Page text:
Q: What can Equity members and audiences look forward to this season?
A: Our 2014-2015 season has something for everyone. Neil Simon’s hilarious Laughter On the 23rd Floor will take the stage in November and run through December 14th. The play, based on Simon’s early career experience as a writer for “Your Show Of Shows,” takes audiences inside the writer’s room and gives them a glimpse into the creative process as the writers scramble to top each other with gags and work keep the show alive. In January and February, we will present the last play in the August Wilson Century Cycle, Radio Golf. Set in Pittsburgh in the late 1990's, it's the story of a successful entrepreneur who aspires to become the city's first black mayor. But when the past begins to catch up with him, secrets get revealed that could be his undoing. Following will be Gutenberg: The Musical! In this two-man musical spoof, a pair of aspiring playwrights perform a backers’ audition for their new project: a big, splashy musical about printing press inventor Johann Gutenberg. In April we will produce In the Heights. This show, our biggest production of the season, will be performed outdoors at Demens Landing Park on the waterfront in St. Petersburg, Florida. This Tony Award-winning musical is all about chasing your dreams and finding your true home. In May and June we will present another Tony winning-show, Red. Raw and provocative, this play is the inside story of an artist's ambition and vulnerability as he tries to create a definitive work for an extraordinary setting. Our final show of the season is the regional premiere of Lewis Black’s farce, One Slight Hitch. It's Courtney's wedding day, and her mom, Delia, is making sure that everything is perfect. The groom is perfect, the dress is perfect, and the decorations (assuming they arrive) will be perfect. Then, like in any good farce, the doorbell rings. And all hell breaks loose. Our former Artistic Director, Todd Olson, said this about our season and how we arrived to our selection of such a rich and diverse season: “This year I was interested in stories that provided social bridges to experiences and inside stories far from our own.”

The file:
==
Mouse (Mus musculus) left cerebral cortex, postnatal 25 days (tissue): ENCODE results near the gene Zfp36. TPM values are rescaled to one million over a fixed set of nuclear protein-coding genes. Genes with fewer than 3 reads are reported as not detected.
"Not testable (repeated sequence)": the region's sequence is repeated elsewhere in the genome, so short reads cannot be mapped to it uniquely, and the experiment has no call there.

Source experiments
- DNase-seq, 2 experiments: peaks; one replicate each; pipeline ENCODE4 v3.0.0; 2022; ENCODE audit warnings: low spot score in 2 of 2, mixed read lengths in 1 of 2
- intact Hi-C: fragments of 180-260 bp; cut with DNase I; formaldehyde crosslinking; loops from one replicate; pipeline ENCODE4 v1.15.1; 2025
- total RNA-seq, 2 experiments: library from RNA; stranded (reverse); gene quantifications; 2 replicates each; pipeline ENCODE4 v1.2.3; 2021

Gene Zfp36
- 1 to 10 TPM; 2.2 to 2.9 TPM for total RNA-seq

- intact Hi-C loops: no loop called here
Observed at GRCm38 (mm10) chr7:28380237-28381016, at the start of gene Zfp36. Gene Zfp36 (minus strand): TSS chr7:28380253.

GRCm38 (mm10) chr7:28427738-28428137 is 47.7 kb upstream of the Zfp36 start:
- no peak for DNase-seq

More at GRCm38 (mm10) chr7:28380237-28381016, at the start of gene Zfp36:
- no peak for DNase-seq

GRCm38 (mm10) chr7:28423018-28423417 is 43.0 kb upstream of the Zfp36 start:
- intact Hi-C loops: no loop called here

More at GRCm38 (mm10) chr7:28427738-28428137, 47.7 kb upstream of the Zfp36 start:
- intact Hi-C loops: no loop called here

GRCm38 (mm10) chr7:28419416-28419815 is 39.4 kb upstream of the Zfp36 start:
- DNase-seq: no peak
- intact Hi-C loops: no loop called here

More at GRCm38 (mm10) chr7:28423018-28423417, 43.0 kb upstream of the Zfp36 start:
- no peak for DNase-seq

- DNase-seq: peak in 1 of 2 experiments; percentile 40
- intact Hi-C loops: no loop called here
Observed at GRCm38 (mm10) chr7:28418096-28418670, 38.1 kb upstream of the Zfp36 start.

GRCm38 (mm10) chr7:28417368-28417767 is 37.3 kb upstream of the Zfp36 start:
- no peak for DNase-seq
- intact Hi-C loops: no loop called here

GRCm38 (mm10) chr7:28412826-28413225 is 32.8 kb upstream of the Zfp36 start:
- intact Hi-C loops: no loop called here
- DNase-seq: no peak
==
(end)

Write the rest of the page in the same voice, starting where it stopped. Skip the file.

Q: Can you explain the goals of the Emerging Playwrights Festival?
A: We want to make sure that we are contributing the development of new works as well as developing new voices in the American theatre. The festival will feature two emerging playwrights: Bob Clyman and Gabe Neustadt. The festival also aims to help area audiences embrace the process of play development by allowing them to play an active role through talkbacks. We want to not only cultivate new playwrights; we want to cultivate our audience so that they embrace new works and have a better understanding of what it takes to get a play from concept to production.
Q: Why has it been important to be an Equity theatre?
A: Being an Equity theatre company shows our commitment to professional quality productions. It shows that we respect our artists and are committed to treating them fairly. We also want to give emerging artists the opportunity to join Equity so that they can take their careers to the next level. Being an Equity theatre is a commitment to the community and let’s our patrons know that we are here to provide the highest quality experience with the best actors that we are able to find.